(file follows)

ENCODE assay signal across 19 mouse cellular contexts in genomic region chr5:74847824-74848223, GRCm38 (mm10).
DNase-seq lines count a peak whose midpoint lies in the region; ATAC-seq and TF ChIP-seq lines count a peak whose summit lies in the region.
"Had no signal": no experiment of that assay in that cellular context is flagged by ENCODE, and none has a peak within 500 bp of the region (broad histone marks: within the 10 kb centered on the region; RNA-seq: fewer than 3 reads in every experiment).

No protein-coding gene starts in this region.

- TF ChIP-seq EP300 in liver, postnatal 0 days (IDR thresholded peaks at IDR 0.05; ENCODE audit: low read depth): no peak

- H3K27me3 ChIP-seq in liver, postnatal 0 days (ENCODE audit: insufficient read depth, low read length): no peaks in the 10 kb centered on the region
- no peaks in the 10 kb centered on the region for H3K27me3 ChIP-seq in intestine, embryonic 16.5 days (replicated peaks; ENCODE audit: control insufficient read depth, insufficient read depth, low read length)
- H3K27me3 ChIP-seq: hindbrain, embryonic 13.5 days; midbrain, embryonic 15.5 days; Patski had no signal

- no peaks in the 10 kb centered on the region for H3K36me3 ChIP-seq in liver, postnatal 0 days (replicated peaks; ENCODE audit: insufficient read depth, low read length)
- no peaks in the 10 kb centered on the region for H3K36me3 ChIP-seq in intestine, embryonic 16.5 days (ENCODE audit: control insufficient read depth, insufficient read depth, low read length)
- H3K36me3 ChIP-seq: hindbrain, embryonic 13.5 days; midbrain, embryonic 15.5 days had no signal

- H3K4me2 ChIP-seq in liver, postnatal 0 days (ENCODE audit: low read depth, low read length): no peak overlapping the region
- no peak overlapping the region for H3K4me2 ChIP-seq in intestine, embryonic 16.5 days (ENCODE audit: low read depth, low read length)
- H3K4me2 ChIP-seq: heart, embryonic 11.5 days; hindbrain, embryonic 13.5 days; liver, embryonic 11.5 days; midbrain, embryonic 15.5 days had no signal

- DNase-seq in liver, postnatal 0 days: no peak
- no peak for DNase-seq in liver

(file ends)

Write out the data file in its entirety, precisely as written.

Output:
ENCODE assay signal across 19 mouse cellular contexts in genomic region chr5:74847824-74848223, GRCm38 (mm10).
DNase-seq lines count a peak whose midpoint lies in the region; ATAC-seq and TF ChIP-seq lines count a peak whose summit lies in the region.
"Had no signal": no experiment of that assay in that cellular context is flagged by ENCODE, and none has a peak within 500 bp of the region (broad histone marks: within the 10 kb centered on the region; RNA-seq: fewer than 3 reads in every experiment).

No protein-coding gene starts in this region.

- TF ChIP-seq EP300 in liver, postnatal 0 days (IDR thresholded peaks at IDR 0.05; ENCODE audit: low read depth): no peak

- H3K27me3 ChIP-seq in liver, postnatal 0 days (ENCODE audit: insufficient read depth, low read length): no peaks in the 10 kb centered on the region
- no peaks in the 10 kb centered on the region for H3K27me3 ChIP-seq in intestine, embryonic 16.5 days (replicated peaks; ENCODE audit: control insufficient read depth, insufficient read depth, low read length)
- H3K27me3 ChIP-seq: hindbrain, embryonic 13.5 days; midbrain, embryonic 15.5 days; Patski had no signal

- no peaks in the 10 kb centered on the region for H3K36me3 ChIP-seq in liver, postnatal 0 days (replicated peaks; ENCODE audit: insufficient read depth, low read length)
- no peaks in the 10 kb centered on the region for H3K36me3 ChIP-seq in intestine, embryonic 16.5 days (ENCODE audit: control insufficient read depth, insufficient read depth, low read length)
- H3K36me3 ChIP-seq: hindbrain, embryonic 13.5 days; midbrain, embryonic 15.5 days had no signal

- H3K4me2 ChIP-seq in liver, postnatal 0 days (ENCODE audit: low read depth, low read length): no peak overlapping the region
- no peak overlapping the region for H3K4me2 ChIP-seq in intestine, embryonic 16.5 days (ENCODE audit: low read depth, low read length)
- H3K4me2 ChIP-seq: heart, embryonic 11.5 days; hindbrain, embryonic 13.5 days; liver, embryonic 11.5 days; midbrain, embryonic 15.5 days had no signal

- DNase-seq in liver, postnatal 0 days: no peak
- no peak for DNase-seq in liver